Failings highlighted in firefighting foam court case

PFOS-contaminated soil being removed from next to Guernsey Airport runway, where a fire engine overturned
Image caption The government removed soil contaminated by PFOS, including a spill from an overturned fire engine

The risks involved in legal action against the makers of a firefighting foam used in Guernsey were not fully understood, a report has found.

Perfluorooctane sulfonic acid (PFOS) was in the foam used at Guernsey and Alderney airports until the year 2000.

A court case against its makers 3M ended with the island dropping the case in February at a cost of £8m.

The management of the decisions involved should have been better, PricewaterhouseCoopers found.

A review into the decision by the Public Services department to take 3M to court found the strategy went from low to high risk.

Deputy Chief Minister Allister Langlois said: "The PFOS claim involved a complex and major series of decisions taking place over a significant period of time.

"It is clear from the report that the governance and management of the decision and process could and should have been better."

Mr Langlois said they would consider how to ensure improvements were made in the way legal advice is given and acted on.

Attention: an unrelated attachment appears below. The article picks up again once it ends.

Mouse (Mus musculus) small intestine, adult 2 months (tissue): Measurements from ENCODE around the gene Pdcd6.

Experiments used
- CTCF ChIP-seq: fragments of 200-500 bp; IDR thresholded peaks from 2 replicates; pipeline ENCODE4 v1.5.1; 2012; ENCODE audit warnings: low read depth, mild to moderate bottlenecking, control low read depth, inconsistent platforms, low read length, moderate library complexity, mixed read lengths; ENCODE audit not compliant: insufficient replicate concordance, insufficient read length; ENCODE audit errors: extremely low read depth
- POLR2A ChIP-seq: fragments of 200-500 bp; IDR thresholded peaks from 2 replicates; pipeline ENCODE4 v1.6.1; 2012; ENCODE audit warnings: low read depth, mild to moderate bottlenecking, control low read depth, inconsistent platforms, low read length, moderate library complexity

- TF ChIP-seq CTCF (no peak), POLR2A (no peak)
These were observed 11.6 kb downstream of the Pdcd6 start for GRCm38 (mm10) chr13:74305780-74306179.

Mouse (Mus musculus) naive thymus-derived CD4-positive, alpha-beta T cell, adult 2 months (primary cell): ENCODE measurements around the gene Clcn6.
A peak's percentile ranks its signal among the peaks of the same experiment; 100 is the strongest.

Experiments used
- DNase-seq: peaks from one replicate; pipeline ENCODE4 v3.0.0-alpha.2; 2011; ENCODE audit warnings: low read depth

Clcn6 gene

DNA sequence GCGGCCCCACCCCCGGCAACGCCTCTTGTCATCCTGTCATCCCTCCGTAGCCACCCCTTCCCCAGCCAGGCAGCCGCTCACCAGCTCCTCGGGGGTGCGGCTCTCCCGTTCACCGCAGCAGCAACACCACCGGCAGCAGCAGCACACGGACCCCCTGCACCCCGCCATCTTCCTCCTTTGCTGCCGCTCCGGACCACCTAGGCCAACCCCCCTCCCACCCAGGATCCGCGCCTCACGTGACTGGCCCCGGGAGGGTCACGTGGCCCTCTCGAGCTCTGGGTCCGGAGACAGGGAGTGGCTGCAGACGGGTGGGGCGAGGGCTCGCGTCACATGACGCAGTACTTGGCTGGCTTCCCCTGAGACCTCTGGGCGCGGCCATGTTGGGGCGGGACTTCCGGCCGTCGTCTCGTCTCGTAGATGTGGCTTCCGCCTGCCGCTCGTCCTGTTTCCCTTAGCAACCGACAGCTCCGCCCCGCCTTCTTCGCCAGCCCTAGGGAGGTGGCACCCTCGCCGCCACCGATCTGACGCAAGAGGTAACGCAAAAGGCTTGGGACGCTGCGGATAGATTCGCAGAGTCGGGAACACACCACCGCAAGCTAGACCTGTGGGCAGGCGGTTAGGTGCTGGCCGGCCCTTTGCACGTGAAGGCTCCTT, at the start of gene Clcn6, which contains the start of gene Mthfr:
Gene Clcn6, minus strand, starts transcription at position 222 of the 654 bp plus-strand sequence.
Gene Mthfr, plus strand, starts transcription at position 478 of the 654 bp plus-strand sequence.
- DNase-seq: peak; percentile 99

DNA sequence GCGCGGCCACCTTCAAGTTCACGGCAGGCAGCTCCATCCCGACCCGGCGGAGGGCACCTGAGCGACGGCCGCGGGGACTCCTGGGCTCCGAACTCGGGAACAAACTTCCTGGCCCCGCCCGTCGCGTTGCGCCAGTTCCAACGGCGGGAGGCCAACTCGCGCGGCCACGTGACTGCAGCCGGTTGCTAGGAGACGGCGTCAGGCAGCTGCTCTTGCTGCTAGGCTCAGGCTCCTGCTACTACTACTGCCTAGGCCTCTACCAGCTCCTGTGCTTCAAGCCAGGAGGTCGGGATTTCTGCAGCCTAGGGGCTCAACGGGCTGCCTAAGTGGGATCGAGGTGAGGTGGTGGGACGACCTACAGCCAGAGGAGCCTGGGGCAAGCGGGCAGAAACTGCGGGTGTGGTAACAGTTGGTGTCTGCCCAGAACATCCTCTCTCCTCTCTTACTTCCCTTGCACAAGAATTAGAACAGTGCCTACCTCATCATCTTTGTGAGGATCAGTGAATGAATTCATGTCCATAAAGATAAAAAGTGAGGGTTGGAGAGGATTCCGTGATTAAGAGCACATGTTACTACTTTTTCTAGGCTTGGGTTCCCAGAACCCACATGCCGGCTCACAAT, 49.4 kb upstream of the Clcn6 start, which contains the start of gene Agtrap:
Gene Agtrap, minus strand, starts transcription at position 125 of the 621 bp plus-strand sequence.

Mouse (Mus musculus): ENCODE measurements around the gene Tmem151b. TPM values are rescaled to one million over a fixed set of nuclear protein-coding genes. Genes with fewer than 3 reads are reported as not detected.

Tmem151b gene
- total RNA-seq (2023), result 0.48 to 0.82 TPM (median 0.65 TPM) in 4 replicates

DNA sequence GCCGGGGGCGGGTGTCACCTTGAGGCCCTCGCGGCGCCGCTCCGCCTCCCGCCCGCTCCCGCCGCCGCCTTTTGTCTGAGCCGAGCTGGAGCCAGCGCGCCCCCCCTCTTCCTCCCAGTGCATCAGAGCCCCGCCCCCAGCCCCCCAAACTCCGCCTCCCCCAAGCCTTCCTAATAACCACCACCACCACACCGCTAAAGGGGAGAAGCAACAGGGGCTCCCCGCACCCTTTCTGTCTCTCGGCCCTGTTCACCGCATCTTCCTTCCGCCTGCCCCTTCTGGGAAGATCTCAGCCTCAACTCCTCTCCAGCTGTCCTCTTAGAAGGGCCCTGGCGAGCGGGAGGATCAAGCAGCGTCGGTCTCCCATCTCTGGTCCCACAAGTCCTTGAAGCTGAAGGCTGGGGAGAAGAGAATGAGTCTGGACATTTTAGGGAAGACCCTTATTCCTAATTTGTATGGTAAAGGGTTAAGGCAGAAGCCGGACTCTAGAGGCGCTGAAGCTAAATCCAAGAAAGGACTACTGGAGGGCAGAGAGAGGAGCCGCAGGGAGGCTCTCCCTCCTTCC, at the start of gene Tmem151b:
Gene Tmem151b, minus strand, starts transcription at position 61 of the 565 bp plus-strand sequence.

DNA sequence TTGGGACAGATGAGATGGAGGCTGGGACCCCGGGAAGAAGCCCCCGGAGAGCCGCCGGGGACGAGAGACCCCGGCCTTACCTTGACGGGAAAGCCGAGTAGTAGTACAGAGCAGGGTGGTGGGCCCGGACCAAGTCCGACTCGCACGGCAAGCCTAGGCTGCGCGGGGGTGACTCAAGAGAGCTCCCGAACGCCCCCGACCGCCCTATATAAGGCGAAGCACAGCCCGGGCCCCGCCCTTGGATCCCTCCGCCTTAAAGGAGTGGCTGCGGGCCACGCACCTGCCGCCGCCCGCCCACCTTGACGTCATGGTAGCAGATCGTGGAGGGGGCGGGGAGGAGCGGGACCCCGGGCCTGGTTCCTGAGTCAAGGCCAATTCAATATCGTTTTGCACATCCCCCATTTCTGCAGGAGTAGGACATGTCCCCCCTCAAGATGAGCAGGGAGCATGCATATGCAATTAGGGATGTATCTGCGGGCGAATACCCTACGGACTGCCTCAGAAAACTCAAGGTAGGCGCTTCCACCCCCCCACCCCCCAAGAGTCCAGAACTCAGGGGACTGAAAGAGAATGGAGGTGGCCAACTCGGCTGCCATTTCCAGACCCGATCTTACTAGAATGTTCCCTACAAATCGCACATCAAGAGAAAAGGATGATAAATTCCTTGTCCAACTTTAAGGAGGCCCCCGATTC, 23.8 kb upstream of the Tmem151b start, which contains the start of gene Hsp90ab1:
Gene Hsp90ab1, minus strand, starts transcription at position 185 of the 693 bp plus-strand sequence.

The department hoped to recover some of the £27m earmarked for the cleanup of PFOS following groundwater contamination as a result of its use.

Manufacturers 3M argued the chemical presented no harm to the community.

The report found that it was initially thought a negotiated settlement was likely.

It says that when it became clear the case would end up in court, the States should have regularly reassessed whether this was the best way forward and provided evidence to back this up.

Public Services Minister Deputy Scott Ogier said the board accepted the report's recommendations.

Image caption The PFOS-contaminated soil was buried in two bunds, one at the entrance to Guernsey Airport

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